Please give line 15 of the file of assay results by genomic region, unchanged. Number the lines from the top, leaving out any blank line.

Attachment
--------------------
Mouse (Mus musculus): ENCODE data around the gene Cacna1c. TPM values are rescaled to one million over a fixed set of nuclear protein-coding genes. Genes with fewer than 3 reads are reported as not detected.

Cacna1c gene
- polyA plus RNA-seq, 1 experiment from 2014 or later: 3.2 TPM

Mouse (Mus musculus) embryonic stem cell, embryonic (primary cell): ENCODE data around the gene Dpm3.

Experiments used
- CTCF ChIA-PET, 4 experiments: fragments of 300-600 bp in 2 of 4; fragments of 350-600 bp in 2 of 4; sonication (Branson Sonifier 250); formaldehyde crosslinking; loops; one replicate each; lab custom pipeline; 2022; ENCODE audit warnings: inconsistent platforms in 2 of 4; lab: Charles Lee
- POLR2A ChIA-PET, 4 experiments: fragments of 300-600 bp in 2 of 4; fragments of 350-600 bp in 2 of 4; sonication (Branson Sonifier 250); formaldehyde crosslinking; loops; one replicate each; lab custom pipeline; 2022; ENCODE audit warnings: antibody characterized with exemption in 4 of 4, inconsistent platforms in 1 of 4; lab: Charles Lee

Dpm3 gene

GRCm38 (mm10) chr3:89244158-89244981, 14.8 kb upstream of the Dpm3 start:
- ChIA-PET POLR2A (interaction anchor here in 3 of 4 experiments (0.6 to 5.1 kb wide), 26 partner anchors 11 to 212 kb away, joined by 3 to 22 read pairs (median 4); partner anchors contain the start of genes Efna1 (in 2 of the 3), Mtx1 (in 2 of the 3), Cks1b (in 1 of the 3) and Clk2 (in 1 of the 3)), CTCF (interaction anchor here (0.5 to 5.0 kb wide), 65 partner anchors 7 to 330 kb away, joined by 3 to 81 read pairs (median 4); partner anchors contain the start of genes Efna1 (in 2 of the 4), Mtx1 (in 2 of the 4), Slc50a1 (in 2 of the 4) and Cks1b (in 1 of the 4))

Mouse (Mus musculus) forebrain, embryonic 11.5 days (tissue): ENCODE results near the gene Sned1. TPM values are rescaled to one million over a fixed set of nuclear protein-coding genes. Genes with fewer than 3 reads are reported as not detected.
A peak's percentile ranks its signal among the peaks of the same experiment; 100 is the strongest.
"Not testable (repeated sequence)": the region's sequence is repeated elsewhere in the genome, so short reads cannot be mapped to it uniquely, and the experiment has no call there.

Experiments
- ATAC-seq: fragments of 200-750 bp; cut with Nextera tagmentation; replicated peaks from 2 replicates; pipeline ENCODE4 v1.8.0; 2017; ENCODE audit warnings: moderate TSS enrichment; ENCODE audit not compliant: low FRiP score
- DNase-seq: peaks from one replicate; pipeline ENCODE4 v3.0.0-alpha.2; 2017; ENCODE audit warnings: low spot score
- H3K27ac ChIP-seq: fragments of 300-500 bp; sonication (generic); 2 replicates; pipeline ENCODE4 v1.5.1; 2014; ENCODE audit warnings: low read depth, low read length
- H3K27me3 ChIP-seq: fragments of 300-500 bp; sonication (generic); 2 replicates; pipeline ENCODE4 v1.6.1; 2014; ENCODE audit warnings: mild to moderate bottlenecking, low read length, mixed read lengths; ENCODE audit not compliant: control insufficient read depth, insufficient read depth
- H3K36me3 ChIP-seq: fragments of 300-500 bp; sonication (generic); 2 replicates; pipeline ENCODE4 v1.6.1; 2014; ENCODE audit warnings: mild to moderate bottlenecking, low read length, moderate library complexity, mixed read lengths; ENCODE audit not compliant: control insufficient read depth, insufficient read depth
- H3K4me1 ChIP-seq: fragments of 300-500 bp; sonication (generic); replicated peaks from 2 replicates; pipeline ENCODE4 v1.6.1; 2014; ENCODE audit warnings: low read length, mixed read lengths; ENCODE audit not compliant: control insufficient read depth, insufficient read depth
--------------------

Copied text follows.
- ATAC-seq: fragments of 200-750 bp; cut with Nextera tagmentation; replicated peaks from 2 replicates; pipeline ENCODE4 v1.8.0; 2017; ENCODE audit warnings: moderate TSS enrichment; ENCODE audit not compliant: low FRiP score